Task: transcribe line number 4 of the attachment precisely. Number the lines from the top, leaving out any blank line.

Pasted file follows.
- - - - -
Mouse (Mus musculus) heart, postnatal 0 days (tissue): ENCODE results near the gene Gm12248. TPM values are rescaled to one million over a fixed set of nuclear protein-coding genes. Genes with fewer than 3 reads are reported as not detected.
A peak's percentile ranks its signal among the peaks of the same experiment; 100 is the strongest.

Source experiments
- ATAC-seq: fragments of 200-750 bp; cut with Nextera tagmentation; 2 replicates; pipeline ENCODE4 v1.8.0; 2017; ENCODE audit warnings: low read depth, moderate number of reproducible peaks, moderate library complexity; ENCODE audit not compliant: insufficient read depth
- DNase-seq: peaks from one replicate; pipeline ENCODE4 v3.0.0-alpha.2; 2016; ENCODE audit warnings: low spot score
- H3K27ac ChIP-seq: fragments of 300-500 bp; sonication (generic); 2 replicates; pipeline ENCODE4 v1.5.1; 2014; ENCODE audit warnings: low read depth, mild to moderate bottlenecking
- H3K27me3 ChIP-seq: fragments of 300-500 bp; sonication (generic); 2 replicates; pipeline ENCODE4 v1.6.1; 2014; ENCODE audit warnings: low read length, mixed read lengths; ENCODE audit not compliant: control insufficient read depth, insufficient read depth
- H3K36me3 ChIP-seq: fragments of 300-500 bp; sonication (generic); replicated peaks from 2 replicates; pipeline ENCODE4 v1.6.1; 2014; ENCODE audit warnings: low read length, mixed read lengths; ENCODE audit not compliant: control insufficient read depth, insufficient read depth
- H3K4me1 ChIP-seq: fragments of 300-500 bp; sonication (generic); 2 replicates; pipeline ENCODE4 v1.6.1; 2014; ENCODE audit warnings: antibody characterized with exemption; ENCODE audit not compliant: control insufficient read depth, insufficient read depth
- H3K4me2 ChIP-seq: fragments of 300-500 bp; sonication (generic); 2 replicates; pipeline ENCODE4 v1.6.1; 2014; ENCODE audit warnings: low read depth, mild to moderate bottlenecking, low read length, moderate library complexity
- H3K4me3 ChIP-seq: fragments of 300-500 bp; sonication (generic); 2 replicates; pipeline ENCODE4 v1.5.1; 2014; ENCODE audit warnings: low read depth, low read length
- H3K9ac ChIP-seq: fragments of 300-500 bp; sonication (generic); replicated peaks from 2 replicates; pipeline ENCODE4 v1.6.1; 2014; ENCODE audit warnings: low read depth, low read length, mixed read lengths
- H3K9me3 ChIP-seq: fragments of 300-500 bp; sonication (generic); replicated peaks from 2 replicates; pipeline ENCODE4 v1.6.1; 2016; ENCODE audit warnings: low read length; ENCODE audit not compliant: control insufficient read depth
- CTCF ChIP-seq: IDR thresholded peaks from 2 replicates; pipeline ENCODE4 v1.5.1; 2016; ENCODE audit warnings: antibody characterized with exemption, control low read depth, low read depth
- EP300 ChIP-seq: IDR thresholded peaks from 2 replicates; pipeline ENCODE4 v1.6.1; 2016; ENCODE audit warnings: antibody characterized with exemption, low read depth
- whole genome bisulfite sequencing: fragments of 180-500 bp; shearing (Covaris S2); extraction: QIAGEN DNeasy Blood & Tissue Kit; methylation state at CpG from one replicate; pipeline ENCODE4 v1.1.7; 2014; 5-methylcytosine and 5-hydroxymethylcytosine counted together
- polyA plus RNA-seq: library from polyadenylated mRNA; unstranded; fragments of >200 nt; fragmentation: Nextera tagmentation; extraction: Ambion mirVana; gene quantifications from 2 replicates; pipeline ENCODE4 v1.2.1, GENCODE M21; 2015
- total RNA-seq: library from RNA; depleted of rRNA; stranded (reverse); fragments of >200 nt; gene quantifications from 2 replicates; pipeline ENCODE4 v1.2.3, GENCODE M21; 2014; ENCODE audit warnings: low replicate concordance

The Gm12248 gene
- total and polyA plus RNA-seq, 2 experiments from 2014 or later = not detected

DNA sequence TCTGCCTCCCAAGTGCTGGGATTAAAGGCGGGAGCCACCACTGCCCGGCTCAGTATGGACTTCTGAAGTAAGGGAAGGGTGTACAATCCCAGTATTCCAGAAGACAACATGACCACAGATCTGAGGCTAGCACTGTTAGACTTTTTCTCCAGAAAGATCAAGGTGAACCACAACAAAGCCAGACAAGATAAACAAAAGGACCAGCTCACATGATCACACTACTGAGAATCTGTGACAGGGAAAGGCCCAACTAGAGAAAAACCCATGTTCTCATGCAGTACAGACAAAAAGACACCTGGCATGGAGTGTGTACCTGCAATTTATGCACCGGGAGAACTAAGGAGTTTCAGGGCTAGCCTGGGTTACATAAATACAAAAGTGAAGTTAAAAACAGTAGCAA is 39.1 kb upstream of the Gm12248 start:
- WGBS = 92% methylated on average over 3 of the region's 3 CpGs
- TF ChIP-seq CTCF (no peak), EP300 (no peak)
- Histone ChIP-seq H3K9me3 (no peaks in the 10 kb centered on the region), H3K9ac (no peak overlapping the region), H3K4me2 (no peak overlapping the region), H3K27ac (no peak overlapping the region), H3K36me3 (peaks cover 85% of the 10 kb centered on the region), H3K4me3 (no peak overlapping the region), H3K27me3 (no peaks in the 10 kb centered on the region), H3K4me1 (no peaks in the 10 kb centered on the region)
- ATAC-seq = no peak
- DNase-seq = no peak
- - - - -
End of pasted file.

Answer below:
- ATAC-seq: fragments of 200-750 bp; cut with Nextera tagmentation; 2 replicates; pipeline ENCODE4 v1.8.0; 2017; ENCODE audit warnings: low read depth, moderate number of reproducible peaks, moderate library complexity; ENCODE audit not compliant: insufficient read depth